- Remove all ammunition and disassemble firearms prior to cleaning or refinishing for safety.
- Use caution when baking painted firearms in oven to avoid potential fume inhalation. Bake and allow parts to fully cool before handling.
- Follow manufacturer’s directions for proper use of chemical paint strippers or cleaners. Avoid skin contact.
- Be aware of flammability concerns with spray paints and solvents. Eliminate any ignition sources when refinishing guns.
- Work slowly and methodically when painting assembled firearms like receivers to avoid paint buildup in mechanisms.
- Properly block barrels, actions, springs and other areas from overspray when painting assembled guns.
- Don’t attempt to spray paint ammunition, powder, primers, or other combustible components.
Paint fumes and overspray can be hazardous. Work in a clean, organized manner using proper gear and ventilation. Never paint loaded firearms or live ammunition.
Choosing Colors for Painting Guns
You have tons of color options when it comes to painting your firearms. Here are some ideas to consider:
- Black – A classic tactical color for any gun. Matches most gear and provides a sleek look.
- Flat Dark Earth – Popular camo tan color that works for military, hunting, or range guns.
- Olive Drab – Traditional military green hue that looks great on vintage firearms.
- Sniper Gray – Dark neutral gray color well suited for urban tactical firearms.
- Burnt Bronze – Rich metallic brown finish with visual depth. Looks great accented with black.
- Tungsten – Slightly greenish light gray color similar to the metal tungsten. Unique but subdued.
- Robin’s Egg Blue – Bright and attractive blue for range/competition guns. Also available in red and other colors.
- Kryptek Camo Patterns – Choice of several camo schemes like Highlander, Typhon, Mandrake etc.
- Pink – Vibrant and non-tactical color choice. Fun for recreational plinking guns.
Choose colors that fit your intended use – tactical, hunting, competition, etc. Brighter colors work well for sport shooting while neutral earth tones are good for tactical and camo needs.
Hiring a Gunsmith for Professional Painting
For expert quality paint and complex patterns like hydrographics, consider hiring an experienced gunsmith. Benefits include:
- Professional spray equipment like airbrushes and spray guns allow for finer finish details.
- Access to full disassembly for more thorough prep and painting.
- Wider range of durable ceramic and other professional-grade coatings.
- Experience with baking parts for curing baked-on coatings.
- Application of hydrographics dipping patterns.
- Ability to completely remove previous finishes through bead blasting before new paint.
- Competitive pricing in some cases vs DIY costs.
- Expert workmanship and handling of firearms.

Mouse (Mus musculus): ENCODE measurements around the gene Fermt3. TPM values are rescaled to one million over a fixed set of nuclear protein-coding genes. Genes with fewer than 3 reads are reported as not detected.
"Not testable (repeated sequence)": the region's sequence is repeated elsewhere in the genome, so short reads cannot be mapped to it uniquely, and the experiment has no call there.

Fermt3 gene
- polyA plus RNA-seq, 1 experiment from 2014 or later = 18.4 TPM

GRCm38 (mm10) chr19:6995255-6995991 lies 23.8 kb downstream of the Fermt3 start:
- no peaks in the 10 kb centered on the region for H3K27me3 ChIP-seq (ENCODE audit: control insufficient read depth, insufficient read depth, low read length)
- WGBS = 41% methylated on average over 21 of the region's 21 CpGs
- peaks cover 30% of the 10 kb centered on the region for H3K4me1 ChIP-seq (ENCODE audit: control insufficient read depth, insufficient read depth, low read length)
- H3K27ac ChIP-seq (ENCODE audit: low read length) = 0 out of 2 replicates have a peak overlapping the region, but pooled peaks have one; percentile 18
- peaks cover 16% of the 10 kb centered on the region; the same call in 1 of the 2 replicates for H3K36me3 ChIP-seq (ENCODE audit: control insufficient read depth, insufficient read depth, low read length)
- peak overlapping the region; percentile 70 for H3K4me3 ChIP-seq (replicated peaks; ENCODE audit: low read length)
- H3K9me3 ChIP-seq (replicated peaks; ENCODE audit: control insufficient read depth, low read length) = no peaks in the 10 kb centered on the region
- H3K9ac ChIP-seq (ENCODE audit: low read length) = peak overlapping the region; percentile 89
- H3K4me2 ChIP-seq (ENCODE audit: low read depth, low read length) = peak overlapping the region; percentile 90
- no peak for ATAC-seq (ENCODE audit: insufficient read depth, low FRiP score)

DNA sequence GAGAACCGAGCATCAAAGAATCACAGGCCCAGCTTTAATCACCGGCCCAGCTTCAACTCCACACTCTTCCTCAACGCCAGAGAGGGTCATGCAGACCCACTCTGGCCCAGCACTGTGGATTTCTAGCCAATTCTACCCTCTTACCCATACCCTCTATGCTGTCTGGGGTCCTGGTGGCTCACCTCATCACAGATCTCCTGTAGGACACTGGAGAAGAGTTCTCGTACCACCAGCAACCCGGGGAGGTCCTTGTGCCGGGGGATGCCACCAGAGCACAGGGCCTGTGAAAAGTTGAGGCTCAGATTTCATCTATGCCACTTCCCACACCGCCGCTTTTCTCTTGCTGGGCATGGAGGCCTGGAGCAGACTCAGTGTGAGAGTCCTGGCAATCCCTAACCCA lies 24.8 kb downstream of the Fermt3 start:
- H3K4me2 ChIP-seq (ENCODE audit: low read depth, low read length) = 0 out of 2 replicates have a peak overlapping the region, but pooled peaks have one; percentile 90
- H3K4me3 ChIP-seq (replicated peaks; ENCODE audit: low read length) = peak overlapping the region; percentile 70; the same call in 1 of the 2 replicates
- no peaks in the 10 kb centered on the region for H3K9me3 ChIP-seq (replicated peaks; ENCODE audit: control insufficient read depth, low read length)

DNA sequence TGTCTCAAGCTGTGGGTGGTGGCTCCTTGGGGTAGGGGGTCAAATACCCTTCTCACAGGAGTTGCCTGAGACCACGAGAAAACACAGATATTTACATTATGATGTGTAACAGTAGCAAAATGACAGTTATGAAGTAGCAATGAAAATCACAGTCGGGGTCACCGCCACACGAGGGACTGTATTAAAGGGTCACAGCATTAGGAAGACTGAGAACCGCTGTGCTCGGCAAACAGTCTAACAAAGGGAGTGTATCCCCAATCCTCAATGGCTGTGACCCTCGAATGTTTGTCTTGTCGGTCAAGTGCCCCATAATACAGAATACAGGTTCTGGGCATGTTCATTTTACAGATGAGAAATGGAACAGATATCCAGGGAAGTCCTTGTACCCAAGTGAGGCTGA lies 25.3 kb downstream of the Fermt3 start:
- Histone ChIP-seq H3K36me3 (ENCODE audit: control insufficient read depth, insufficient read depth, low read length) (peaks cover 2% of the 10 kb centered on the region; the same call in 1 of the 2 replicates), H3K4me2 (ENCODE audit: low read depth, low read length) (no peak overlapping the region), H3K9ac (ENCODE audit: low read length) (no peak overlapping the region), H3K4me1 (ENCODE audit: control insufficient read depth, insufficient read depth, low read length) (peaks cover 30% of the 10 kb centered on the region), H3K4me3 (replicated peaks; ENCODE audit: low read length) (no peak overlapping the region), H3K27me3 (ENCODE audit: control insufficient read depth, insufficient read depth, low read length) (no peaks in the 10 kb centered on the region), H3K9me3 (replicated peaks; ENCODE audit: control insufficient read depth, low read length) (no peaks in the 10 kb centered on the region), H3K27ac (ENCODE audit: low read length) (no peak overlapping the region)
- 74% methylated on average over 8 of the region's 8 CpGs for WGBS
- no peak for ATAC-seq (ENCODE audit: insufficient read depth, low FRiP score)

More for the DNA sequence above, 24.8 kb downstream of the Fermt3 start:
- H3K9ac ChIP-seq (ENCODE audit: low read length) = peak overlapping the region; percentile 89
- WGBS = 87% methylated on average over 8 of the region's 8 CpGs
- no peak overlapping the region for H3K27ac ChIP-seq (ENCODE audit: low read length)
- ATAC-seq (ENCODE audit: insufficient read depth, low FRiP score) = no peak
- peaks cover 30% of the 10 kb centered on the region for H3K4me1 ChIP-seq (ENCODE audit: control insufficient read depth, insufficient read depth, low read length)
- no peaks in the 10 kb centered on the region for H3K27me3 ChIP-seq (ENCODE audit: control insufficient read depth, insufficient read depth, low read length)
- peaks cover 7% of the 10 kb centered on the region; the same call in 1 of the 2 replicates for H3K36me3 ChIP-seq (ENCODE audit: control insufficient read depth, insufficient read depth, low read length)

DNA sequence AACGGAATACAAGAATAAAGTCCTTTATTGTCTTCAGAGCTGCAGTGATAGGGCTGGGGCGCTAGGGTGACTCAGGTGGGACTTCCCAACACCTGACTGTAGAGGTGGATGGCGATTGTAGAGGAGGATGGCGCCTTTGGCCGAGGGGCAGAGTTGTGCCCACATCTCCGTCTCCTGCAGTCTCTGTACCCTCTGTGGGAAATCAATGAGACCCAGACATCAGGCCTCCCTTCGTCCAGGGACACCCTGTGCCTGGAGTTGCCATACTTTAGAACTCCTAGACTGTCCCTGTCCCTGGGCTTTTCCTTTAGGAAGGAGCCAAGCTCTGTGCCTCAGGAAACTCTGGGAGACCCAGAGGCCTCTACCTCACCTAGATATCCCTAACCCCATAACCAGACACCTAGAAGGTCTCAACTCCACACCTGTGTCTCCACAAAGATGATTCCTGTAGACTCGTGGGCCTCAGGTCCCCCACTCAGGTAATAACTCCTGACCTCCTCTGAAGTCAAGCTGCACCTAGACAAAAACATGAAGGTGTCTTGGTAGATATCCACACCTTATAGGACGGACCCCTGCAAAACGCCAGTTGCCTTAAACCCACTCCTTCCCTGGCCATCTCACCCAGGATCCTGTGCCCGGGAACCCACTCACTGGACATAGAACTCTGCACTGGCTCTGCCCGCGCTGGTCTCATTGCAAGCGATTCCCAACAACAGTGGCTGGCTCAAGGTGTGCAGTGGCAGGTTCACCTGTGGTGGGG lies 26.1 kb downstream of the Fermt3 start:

For intricate paint jobs, airbrushed artwork, hydrodipped graphics or multicolor patterns, a professional gunsmith may provide better results than DIY attempts.
Maintaining a Painted Gun’s Finish
To keep your custom painted firearms looking their best for years, follow these tips:
- Gently clean painted surfaces with silicone or dry cloths to avoid finish wear. Avoid harsh chemicals.
- Inspect finish closely for any chips, cracks or wear and touch up as needed. Stop minor damage from spreading.
- Reapply finish coats as needed to refresh older paintwork. Strip and repaint worst areas.
- For camo patterns, periodically “re-hide” the gun with new pattern coats as existing one wears and fades.
- Don’t leave painted guns in direct sunlight for extended time as UV rays will fade the color.
- Avoid excessive handling and holster wear on high-contact areas which can rub off paint.
- Use paint-friendly lubricants like Slip 2000 EWL on moving parts. Some oils can break down paint over time.
- Ensure cleaning solvents and other chemicals won’t react with paint used. Test on small area first.
With proper care and maintenance, a quality painted gun finish should last many years and maintain its luster. Touch up wear as soon as it appears.
Ideas for Painting Guns
Beyond just new base color coats, there are many cool ways to customize your firearms through painting. Some ideas include:
- Camo patterns like forest camo, desert camo, winter white camo, etc. for hunting rifles. Use tape and netting for best results.
- Two-tone designs with contrasting slide, frame, and accessory colors on handguns.
- Cerakote bright Sniper Gray or Robin’s Egg Blue for flashy competition guns.
- Extensive airbrushed artwork covering the entire firearm with landscapes, figures, etc.
- Detailing parts like controls, sights, barrel bands, etc in a different accent color than main paint color.
- Hydrodipping graphics and simulated carbon fiber or wood grain patterns.
- Worn paint effects like chipped paint or patina style finish for vintage guns.
- Stenciled logo, text or design details using cutouts and masks.
The possibilities are endless for creating truly unique painted firearms that match your style through DIY creativity or pro custom work.
Custom painting allows you to refresh, personalize, and protect your firearms in any color or pattern desired. With proper preparation using durable coatings designed for guns, you can achieve professional-looking finishes through simple spray paint techniques. Or opt for a gunsmith-applied hydrographic or airbrushed paint job for show-stopping results. Whichever method you choose, make sure to prep thoroughly, apply in light even coats, and allow full curing time. Care and creativity can give your firearms a vibrant new look while maintaining complete functionality.